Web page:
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Appeals court upholds allowing represented defendant to argue pro se

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A criminal defendant represented by counsel who unsuccessfully argued on his own to withdraw a guilty plea to a Class A felony charge of dealing cocaine had a burden of proving manifest injustice, which he failed to do, the Indiana Court of Appeals ruled Tuesday.

The court affirmed a ruling by Tippecanoe Superior Judge Randy J. Williams denying a motion to withdraw the plea in Jerome Milian v. State of Indiana, 79A02-1302-CR-197. Milian was sentenced to 33 years in prison, with 26 years executed, and was found to be a habitual substance offender.

Williams allowed Milian to proceed with the pro se motion to withdraw his plea, in which Milian said he was misled into believing he was pleading to a Class B felony rather than a Class A felony. The judge held a hearing at which Milian argued his motion while his attorney sat in as stand-by counsel.

An appeals panel rejected Milian’s argument that the trial court abused its discretion by allowing him to represent himself in the hearing on his plea-withdrawal motion.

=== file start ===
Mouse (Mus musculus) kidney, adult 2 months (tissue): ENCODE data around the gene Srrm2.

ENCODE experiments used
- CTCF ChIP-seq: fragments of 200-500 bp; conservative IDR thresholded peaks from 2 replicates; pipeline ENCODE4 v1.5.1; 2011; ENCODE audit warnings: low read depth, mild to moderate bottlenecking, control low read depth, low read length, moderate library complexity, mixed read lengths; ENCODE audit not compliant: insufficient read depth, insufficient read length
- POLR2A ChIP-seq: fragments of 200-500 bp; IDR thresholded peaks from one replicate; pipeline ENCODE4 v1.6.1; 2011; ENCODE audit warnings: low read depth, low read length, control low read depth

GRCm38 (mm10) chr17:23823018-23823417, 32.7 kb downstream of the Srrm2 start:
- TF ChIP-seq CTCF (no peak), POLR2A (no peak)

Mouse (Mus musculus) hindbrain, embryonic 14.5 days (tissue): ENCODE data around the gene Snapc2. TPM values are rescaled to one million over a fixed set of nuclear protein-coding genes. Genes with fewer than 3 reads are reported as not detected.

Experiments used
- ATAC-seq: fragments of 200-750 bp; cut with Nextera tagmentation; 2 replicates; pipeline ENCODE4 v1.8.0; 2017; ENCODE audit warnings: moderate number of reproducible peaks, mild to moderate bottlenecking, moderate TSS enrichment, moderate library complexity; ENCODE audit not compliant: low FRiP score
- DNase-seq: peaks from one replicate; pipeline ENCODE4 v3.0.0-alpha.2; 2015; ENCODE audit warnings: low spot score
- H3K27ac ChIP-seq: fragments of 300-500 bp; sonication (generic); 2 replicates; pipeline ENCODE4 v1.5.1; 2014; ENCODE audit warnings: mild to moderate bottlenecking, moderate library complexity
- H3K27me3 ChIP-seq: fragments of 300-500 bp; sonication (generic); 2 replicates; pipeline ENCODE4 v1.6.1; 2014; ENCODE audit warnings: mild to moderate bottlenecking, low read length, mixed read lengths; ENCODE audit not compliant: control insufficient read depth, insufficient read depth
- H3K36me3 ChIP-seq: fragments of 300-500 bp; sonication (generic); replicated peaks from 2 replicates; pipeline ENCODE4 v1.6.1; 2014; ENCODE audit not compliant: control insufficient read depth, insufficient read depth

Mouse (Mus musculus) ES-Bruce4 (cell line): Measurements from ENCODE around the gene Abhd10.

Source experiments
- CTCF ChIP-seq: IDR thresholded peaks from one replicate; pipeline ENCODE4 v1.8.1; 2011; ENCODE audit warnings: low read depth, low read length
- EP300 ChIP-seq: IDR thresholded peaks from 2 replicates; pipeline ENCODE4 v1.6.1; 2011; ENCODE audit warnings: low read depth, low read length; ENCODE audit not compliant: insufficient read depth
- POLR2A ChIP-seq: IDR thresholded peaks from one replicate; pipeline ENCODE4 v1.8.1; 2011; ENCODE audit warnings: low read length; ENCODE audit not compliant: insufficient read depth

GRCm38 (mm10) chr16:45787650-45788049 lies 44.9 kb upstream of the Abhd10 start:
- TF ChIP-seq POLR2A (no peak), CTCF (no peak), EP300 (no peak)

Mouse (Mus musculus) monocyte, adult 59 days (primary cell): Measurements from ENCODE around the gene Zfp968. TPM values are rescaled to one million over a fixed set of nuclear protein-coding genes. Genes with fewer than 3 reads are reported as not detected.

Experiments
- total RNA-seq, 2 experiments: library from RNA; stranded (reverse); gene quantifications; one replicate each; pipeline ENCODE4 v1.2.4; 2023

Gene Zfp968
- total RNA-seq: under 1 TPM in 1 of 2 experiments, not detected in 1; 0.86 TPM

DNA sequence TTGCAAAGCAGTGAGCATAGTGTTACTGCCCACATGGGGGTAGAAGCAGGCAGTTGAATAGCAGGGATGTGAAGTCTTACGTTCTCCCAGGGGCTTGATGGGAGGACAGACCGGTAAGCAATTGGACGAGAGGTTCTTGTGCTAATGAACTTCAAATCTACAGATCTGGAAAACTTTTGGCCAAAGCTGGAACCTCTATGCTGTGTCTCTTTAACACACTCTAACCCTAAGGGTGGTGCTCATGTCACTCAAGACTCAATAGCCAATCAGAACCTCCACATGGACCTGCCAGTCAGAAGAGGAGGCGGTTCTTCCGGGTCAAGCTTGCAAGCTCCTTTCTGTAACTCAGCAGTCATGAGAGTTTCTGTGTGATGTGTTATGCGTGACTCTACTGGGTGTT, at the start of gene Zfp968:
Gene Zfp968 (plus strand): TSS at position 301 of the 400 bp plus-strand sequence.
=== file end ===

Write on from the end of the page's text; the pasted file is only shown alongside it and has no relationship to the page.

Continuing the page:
“Milian received multiple advisements and admonishments from the trial court regarding his rights, and in particular, his right to representation by counsel. Milian has failed to meet his burden of establishing that the trial court abused its discretion. Consequently, we find no error here,” Judge James Kirsch wrote for the panel that also included Chief Judge Margaret Robb and Judge Patricia Riley.

The court record of Milian’s guilty plea hearing worked against his pro se motion.

“Milian stated for the record that he was happy with his legal representation and the services his attorney had provided. Milian affirmed that the plea agreement contained the terms he understood were to be included. The description of the offense that was read to Milian at the guilty plea hearing included the element that the crime occurred within 1000 feet of a housing complex, and the probable cause affidavit for that count, which also includes that allegation, was sworn to by Milian,” Kirsch wrote.  

“In sum, all three veins along which Milian sought to withdraw his guilty plea, were rebutted by verified evidence in the record, and Milian failed to show manifest injustice,” the panel held.

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  • Wasting time & money!
    Mediocre cases like this are the reason that serious and violent crime goes unsolved. What is the difference of dealing within 1ooo feet or 1000 feet one inch of a school, park or public housing? Answer: NO! What is the difference between a public housing complex and a private resident with young children. Answer: NONE!